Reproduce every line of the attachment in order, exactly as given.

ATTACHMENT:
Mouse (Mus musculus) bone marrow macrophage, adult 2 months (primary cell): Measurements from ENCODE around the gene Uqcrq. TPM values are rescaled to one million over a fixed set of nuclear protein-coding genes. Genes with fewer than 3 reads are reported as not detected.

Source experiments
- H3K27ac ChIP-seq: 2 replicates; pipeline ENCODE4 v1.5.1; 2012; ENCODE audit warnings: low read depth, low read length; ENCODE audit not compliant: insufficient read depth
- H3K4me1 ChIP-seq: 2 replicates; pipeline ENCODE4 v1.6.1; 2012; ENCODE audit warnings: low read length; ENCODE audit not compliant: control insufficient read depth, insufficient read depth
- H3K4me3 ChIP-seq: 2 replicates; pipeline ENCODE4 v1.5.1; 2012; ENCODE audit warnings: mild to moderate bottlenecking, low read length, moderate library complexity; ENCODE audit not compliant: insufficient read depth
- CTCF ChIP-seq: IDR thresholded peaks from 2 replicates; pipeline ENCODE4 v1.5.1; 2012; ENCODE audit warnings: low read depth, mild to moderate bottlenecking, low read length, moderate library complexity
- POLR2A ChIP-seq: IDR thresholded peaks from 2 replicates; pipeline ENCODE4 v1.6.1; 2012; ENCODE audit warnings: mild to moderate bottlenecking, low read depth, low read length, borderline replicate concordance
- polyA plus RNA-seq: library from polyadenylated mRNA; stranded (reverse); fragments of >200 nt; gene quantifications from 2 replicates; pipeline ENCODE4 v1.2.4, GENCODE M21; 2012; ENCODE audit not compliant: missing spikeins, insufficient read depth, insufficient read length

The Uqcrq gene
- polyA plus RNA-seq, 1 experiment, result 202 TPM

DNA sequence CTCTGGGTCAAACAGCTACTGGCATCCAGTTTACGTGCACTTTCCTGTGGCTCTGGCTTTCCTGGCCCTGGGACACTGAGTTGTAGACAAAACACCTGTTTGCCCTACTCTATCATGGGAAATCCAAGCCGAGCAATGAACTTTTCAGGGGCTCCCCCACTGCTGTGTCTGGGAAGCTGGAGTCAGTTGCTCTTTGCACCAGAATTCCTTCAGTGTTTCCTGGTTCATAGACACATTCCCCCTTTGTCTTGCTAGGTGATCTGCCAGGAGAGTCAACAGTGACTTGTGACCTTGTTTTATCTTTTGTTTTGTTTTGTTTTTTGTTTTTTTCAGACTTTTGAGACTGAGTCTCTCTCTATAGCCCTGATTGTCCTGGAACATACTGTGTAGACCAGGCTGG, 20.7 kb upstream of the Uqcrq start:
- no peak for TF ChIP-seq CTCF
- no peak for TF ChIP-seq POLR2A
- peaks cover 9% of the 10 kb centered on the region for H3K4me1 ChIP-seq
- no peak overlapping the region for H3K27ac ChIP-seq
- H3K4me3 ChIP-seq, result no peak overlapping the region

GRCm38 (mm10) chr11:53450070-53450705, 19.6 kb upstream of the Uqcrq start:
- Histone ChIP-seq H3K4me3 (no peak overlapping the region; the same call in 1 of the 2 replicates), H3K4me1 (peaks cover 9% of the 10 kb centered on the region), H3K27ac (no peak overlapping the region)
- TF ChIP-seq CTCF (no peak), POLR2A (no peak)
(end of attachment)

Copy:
Mouse (Mus musculus) bone marrow macrophage, adult 2 months (primary cell): Measurements from ENCODE around the gene Uqcrq. TPM values are rescaled to one million over a fixed set of nuclear protein-coding genes. Genes with fewer than 3 reads are reported as not detected.

Source experiments
- H3K27ac ChIP-seq: 2 replicates; pipeline ENCODE4 v1.5.1; 2012; ENCODE audit warnings: low read depth, low read length; ENCODE audit not compliant: insufficient read depth
- H3K4me1 ChIP-seq: 2 replicates; pipeline ENCODE4 v1.6.1; 2012; ENCODE audit warnings: low read length; ENCODE audit not compliant: control insufficient read depth, insufficient read depth
- H3K4me3 ChIP-seq: 2 replicates; pipeline ENCODE4 v1.5.1; 2012; ENCODE audit warnings: mild to moderate bottlenecking, low read length, moderate library complexity; ENCODE audit not compliant: insufficient read depth
- CTCF ChIP-seq: IDR thresholded peaks from 2 replicates; pipeline ENCODE4 v1.5.1; 2012; ENCODE audit warnings: low read depth, mild to moderate bottlenecking, low read length, moderate library complexity
- POLR2A ChIP-seq: IDR thresholded peaks from 2 replicates; pipeline ENCODE4 v1.6.1; 2012; ENCODE audit warnings: mild to moderate bottlenecking, low read depth, low read length, borderline replicate concordance
- polyA plus RNA-seq: library from polyadenylated mRNA; stranded (reverse); fragments of >200 nt; gene quantifications from 2 replicates; pipeline ENCODE4 v1.2.4, GENCODE M21; 2012; ENCODE audit not compliant: missing spikeins, insufficient read depth, insufficient read length

The Uqcrq gene
- polyA plus RNA-seq, 1 experiment, result 202 TPM

DNA sequence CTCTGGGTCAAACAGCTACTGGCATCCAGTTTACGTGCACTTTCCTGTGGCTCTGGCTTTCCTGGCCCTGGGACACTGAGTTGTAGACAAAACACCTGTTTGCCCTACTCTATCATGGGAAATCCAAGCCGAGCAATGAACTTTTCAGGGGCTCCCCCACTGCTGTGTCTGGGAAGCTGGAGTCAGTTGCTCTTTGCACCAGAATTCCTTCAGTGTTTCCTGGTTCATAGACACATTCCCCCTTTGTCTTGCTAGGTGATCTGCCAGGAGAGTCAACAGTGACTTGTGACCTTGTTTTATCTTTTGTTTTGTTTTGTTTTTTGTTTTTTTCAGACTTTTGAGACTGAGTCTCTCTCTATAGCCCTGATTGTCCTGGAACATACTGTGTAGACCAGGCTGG, 20.7 kb upstream of the Uqcrq start:
- no peak for TF ChIP-seq CTCF
- no peak for TF ChIP-seq POLR2A
- peaks cover 9% of the 10 kb centered on the region for H3K4me1 ChIP-seq
- no peak overlapping the region for H3K27ac ChIP-seq
- H3K4me3 ChIP-seq, result no peak overlapping the region

GRCm38 (mm10) chr11:53450070-53450705, 19.6 kb upstream of the Uqcrq start:
- Histone ChIP-seq H3K4me3 (no peak overlapping the region; the same call in 1 of the 2 replicates), H3K4me1 (peaks cover 9% of the 10 kb centered on the region), H3K27ac (no peak overlapping the region)
- TF ChIP-seq CTCF (no peak), POLR2A (no peak)